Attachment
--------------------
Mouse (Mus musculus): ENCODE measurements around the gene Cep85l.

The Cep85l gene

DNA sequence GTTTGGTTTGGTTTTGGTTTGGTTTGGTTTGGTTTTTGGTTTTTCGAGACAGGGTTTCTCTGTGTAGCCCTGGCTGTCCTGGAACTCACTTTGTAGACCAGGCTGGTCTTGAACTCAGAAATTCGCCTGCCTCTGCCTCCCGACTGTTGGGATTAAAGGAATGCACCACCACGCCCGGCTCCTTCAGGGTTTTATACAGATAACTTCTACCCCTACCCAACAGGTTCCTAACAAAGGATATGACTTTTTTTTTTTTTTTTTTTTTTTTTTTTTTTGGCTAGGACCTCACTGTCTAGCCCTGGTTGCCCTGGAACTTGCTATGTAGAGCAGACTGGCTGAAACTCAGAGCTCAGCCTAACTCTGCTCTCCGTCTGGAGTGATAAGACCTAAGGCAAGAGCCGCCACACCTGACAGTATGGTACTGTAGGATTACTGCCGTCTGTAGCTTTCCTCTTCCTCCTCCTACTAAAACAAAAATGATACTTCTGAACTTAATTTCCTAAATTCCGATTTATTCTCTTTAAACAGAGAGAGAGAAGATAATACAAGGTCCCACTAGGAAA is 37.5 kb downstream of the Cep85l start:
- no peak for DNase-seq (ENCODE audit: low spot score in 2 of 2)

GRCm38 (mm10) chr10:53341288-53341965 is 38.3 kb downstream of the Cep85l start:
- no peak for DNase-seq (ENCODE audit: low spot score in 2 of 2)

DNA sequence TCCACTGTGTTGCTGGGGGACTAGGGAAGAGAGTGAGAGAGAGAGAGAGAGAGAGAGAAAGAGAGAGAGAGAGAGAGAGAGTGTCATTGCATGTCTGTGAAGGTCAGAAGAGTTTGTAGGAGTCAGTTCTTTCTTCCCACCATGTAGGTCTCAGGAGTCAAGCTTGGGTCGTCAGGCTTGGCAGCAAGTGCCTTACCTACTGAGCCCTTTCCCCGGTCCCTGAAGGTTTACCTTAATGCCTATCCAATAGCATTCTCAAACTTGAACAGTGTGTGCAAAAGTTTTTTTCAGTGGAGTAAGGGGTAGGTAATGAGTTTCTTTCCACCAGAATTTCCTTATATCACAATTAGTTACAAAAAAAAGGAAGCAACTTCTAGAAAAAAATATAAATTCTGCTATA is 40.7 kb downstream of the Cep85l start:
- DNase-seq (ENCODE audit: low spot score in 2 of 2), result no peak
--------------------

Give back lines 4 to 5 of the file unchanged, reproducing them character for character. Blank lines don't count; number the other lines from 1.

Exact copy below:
- no peak for DNase-seq (ENCODE audit: low spot score in 2 of 2)

GRCm38 (mm10) chr10:53341288-53341965 is 38.3 kb downstream of the Cep85l start: